By Gregg Bragg, The Island Connection Staff Writer
Photos by Michael Cyra, kiawahislandphoto.com
Seeing a white tent next to the tree of life at 4475 Betsy Kerrison Road brought back memories for some of the much-loved Rosebank Farms stand that once stood under it, but this particular shelter was there to herald changing times.
Fluorescent clouds overhead boded well for the Town of Kiawah Island’s municipal center groundbreaking ceremony on Tuesday, May 3, but the grey and purple ones on the horizon did not.
It had been raining on and off, but was off again as the noon starting time approached. Gold shovels festooned with purple ribbons had been nosed far enough into a ridge of mounded dirt to remain upright without assistance.
The moment was over two years in the making. Purchase of the tract in late 2014 took many residents by surprise, but the town’s 2014 Strategic Objectives had outlined a desire to: “Purchase property that will meet future town needs, which may include additional parking, existing building expansion, town hall annex or a new municipal center.” However, the $2 million dollars spent on the land and subsequent approval of another $9.25 million for the building itself generated a storm of public comments, scrutiny and even a lawsuit over the ensuing 20 or so months.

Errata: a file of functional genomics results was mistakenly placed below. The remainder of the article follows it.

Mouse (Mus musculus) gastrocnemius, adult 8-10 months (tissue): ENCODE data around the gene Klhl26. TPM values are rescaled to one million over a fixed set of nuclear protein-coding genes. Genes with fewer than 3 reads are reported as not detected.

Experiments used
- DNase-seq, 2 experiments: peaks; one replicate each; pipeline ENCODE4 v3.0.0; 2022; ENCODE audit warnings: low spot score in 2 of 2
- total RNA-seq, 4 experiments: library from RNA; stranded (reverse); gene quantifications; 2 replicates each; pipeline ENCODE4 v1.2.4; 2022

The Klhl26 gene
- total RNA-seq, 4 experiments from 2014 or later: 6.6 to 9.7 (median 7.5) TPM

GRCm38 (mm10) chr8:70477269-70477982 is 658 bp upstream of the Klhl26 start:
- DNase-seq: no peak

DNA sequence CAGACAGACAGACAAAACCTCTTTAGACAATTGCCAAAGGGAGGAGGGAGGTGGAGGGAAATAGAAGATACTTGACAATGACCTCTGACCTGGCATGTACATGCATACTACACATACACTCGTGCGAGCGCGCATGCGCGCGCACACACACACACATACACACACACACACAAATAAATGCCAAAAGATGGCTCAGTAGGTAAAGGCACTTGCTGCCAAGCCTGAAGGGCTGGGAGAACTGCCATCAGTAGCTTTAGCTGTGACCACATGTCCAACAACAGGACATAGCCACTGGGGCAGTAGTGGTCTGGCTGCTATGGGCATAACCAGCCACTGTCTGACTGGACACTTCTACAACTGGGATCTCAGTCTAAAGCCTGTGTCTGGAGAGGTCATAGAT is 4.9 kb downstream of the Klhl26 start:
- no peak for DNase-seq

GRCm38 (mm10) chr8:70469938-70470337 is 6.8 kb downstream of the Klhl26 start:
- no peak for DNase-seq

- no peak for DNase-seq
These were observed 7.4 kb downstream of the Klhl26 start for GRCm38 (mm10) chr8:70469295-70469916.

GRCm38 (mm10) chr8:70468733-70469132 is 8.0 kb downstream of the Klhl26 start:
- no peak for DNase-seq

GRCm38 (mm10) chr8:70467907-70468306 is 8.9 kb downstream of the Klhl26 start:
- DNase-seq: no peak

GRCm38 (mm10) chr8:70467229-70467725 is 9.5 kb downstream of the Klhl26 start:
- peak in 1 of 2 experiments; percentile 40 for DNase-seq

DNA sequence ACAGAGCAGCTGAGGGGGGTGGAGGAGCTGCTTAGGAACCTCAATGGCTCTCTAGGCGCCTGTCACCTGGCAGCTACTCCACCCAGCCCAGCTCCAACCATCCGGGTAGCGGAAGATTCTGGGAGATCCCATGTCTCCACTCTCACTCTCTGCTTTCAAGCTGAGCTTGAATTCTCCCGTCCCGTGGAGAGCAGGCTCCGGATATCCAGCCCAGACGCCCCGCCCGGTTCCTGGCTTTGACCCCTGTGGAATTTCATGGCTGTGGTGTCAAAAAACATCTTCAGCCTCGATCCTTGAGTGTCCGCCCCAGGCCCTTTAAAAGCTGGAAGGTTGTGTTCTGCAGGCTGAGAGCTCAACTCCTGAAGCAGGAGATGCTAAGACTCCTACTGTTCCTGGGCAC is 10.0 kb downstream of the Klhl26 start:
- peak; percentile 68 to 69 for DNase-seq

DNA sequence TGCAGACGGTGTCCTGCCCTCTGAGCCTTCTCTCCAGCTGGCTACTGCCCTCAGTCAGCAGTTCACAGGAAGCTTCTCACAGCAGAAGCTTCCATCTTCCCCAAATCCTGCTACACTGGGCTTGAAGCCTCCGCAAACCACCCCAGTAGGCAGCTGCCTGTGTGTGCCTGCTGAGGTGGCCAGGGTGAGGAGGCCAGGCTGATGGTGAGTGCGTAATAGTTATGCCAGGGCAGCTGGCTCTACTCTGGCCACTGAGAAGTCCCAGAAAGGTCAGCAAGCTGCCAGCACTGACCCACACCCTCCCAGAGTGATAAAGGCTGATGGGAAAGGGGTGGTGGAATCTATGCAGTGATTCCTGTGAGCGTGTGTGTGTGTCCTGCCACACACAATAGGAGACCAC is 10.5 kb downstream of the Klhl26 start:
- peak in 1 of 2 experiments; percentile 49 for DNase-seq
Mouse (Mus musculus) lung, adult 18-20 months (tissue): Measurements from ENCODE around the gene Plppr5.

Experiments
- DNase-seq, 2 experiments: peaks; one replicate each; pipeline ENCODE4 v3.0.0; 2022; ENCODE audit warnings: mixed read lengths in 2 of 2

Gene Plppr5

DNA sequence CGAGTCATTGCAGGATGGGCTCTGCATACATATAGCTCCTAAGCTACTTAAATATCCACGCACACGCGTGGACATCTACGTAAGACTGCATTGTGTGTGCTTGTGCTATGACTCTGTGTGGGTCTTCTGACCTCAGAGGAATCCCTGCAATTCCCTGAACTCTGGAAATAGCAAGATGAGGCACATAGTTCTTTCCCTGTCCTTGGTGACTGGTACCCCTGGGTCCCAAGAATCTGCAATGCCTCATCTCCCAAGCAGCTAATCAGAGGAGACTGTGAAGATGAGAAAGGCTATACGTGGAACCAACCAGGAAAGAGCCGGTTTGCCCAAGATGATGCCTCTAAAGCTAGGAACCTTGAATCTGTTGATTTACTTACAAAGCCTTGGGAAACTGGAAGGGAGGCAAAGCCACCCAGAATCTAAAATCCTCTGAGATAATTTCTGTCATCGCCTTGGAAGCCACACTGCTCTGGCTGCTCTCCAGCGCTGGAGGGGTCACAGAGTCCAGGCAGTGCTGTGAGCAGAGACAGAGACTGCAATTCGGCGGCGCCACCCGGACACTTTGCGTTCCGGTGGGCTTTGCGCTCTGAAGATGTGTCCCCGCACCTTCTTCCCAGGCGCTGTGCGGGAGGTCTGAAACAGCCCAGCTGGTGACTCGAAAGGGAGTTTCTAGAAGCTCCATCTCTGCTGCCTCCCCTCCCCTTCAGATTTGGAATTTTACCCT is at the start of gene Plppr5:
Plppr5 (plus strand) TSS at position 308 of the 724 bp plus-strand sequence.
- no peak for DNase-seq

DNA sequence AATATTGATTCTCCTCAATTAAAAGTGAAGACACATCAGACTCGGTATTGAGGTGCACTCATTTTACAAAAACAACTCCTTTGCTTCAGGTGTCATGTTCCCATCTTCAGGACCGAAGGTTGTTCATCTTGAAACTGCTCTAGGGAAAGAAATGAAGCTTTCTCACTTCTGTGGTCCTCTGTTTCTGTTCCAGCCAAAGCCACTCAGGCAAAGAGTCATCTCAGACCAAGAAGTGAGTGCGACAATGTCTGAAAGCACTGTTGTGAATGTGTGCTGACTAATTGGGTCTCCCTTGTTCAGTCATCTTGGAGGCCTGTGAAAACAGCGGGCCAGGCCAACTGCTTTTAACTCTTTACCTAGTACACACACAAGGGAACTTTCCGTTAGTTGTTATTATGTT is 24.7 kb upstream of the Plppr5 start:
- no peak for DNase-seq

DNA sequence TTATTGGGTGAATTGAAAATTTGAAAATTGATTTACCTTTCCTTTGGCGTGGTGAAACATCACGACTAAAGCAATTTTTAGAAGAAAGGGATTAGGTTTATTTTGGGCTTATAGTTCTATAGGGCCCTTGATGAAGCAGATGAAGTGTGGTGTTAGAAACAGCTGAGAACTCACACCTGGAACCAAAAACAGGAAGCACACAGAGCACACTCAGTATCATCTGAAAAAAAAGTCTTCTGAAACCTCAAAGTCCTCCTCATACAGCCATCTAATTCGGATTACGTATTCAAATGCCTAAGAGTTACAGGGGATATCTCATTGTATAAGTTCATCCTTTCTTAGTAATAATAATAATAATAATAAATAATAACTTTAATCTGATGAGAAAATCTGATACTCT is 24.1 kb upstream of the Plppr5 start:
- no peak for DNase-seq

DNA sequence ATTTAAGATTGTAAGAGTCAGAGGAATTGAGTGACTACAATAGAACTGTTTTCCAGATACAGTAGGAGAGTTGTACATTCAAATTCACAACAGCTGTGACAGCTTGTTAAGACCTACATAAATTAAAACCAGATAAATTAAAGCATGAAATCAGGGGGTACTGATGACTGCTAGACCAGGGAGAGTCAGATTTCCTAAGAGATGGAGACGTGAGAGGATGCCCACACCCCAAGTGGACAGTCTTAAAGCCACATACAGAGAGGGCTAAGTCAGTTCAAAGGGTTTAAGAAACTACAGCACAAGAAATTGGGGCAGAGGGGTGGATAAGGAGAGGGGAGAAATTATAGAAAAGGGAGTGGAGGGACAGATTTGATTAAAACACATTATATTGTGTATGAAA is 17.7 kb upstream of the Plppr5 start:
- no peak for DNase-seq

As Mayor Charles Lipuma stepped to the microphone to celebrate this milestone
of the project, fat raindrops began falling horizontally, and the high winds, lightning and thunder made hearing difficult as Lipuma soldiered on, thanking everyone who had toiled to move the project forward. The audience, comprised of Municipal Center committee members, most of TOKI’s staff, vendors, contractors and residents, endeavoured to stay dry under the shelter.
Councilmember John Labriola spoke next. Chair of the original MC committee, hailed by many as a much needed model of openness, Labriola was particularly effusive in his praise of the staff. He credited them with keeping things running during the inclement times of the last several years. Soon the rain gave way to bright sunshine and attendees were able to enjoy the light hors d’oeuvres put on for the occasion.
“You can say it rained on our party,” the mayor told The Island Connection. “But we had it anyway!” With the groundbreaking complete, construction on the project will begin in earnest. Thomas Construction Group is the general contractor, the architect is LS3P. The building is scheduled for completion in May 2017 and will include council chambers, municipal court, Visitors Bureau space, public meeting space and customer service areas for the public.
As a reminder of a shared and honored past, just as the celebration was breaking up, someone pulled into the busy parking lot and asked “Is there still a farm stand here?”